Personality comes from the thoughts, feelings and behaviour that make us who we are. We use personality traits to describe people.

Character

Who we are on the inside.

Character traits are based on beliefs, like the belief that honesty and treating others well is important or the belief that it has no importance whatsoever.

Character traits can be changed, they are not fixed and there is light at the end of a tunnel. It’s not easy but it can be done with talking therapies and professional support.

I cannot change my personality.

I can change my character.

BPD Characteristics

Get your BPD badge

In order to qualify for your BPD badge and certificate, you must display five or more of the nine criteria.

We both tick all nine boxes. Chez Breakspear really is a House of Fun – unless you catch us on a bad day and you’ll find it’s the House of Horrors.

It’s important to note that these character traits are normally triggered by events and circumstances, the rest of the time we’re just a bit wonky!

What causes it?

Adverse Childhood Experiences (ACE) may lead to the development of coping strategies or beliefs which might cause distress when struggling with feelings of anger, fear or sadness. Often as a result of the following:

Being scared, unsupported or invalidated.

Family difficulties and instability

Sexual, physical, emotional abuse

Neglect of basic needs

Losing a parent

Parental imprisonment.

Some evidence suggests that BPD could be genetic and you’re more likely to be given this diagnosis if someone in your close family has BPD. It’s hard to know if difficulties are inherited or caused by other factors such as learned behaviour in the ways of thinking, coping and behaving.

Genetics might make you more vulnerable to developing BPD, but more often it’s due to adverse childhood experiences.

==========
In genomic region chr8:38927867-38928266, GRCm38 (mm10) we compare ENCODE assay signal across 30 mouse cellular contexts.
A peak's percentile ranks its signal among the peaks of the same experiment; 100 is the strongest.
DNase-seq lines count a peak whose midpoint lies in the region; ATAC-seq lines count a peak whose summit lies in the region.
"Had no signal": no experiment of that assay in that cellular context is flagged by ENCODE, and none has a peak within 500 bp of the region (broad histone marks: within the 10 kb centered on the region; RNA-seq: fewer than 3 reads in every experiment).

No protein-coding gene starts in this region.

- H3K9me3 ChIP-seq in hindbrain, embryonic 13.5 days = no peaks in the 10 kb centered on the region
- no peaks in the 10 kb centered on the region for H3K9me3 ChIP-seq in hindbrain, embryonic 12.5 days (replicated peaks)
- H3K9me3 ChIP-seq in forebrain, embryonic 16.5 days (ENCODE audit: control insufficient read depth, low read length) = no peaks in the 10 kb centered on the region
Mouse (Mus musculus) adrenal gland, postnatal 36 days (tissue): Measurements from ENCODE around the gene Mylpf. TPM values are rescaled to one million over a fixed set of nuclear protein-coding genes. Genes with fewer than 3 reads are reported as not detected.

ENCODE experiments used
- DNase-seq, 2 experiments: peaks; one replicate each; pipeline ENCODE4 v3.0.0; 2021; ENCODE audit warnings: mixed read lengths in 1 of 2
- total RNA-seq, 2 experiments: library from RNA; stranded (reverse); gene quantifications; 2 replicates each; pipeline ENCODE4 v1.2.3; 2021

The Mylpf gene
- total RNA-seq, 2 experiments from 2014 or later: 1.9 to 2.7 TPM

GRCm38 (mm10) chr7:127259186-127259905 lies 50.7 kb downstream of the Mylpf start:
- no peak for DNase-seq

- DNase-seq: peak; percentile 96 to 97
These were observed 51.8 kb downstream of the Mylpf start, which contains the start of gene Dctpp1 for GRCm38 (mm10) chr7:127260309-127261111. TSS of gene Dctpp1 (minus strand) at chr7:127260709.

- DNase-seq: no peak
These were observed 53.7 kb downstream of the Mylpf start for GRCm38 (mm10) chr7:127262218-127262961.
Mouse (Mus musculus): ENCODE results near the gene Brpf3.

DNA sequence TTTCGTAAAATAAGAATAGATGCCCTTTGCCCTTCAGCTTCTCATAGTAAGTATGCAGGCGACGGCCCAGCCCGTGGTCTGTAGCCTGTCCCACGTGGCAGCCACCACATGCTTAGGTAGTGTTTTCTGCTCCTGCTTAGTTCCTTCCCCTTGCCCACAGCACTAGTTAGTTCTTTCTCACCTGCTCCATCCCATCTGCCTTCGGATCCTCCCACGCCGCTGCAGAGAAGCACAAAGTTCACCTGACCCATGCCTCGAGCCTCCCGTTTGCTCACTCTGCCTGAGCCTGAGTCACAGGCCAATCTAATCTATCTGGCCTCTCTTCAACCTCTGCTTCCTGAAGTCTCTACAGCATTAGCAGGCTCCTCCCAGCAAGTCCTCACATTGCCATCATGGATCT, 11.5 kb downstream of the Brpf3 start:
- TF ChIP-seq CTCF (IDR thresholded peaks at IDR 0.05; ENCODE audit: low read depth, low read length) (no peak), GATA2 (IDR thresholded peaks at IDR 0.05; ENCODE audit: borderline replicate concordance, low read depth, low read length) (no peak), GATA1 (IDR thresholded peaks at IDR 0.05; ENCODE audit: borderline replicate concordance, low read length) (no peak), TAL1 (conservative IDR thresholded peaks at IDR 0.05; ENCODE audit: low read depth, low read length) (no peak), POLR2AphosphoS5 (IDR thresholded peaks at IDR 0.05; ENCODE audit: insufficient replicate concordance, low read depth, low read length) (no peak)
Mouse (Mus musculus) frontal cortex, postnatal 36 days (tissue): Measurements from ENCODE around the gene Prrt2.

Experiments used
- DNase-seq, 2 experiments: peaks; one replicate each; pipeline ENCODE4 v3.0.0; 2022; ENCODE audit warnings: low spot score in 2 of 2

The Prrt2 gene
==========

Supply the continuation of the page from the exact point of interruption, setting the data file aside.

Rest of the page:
The final point I would like to make is that BPD does not excuse or justify behaviour, but it does provide an explanation. Most of it anyway, sometimes I’m just a bitch for shits and giggles!

That’s my very basic introduction to BPD as seen through my eyes. I hope you found it useful and if you have any questions, please do get in touch.

Keef’s Key Messages

BPD is caused by ACES.

Huge problem in our prisons

Personality is fixed

Keef is Wonky

I encourage you to watch Holly in the podcast from @realporridge. She explains why life with BPD is never easy.

Part Two will be out later this week, when I’ll tell you exactly what it’s like when Wonky and Wonkier share their Wonky lives together. I’ll let you decide who is Wonkier. I’ll give you a clue though, it’s definitely not me!

Best wishes

Wonky Keef x

6 thoughts on “What is BPD? Part One.

  1. Your blogs are always interesting, funny and moving, but this is by far the deepest of them all. I have to say I cannot wait for the next pieces. I had no idea that 80% of those in prison had been identified with this problem and it once again highlights that urgent action is needed to improve support for those. Unless this cause of the behaviour that led people to offend is resolved then they will leave with the same issues as before they came in and likely to reoffend.
    Your writing is unmissable.

    Like

    1. Thank you Ray. I was also surprised at the statistics and double checked that it didn’t refer to ALL personality disorders – nope, definitely BPD. However, I note the title refers to ‘diagnosable’ and not ‘diagnosed with’, which could imply that up to 80% display characteristics of BPD but have not been diagnosed as such. The only other credible statistics I could find came from the NHS England & HMPPS Practitioners Guide to working with offenders with personality disorder, 2015. It states “Studies have estimated that, whilst it affects between 4 and 11% of the UK population, its prevalence in the criminal justice system is far higher: 60-70% of prisoners and about 50% of offenders managed by providers of probation services.” Up to 80% five years later must be about right. .
      We know the majority of personality disorders result from ACES, society and CJS must focus on early intervention and help our children when they need it most. It won’t lead to an immediate 80% decrease in crime, personality disorders or prison sentences and it will be another generation before we can see tangible results, but it will make a huge difference to thousands and thousands of people. None more so than the poor souls having a tough time at home.

      I am loving the research as much as the writing on this subject!

      Like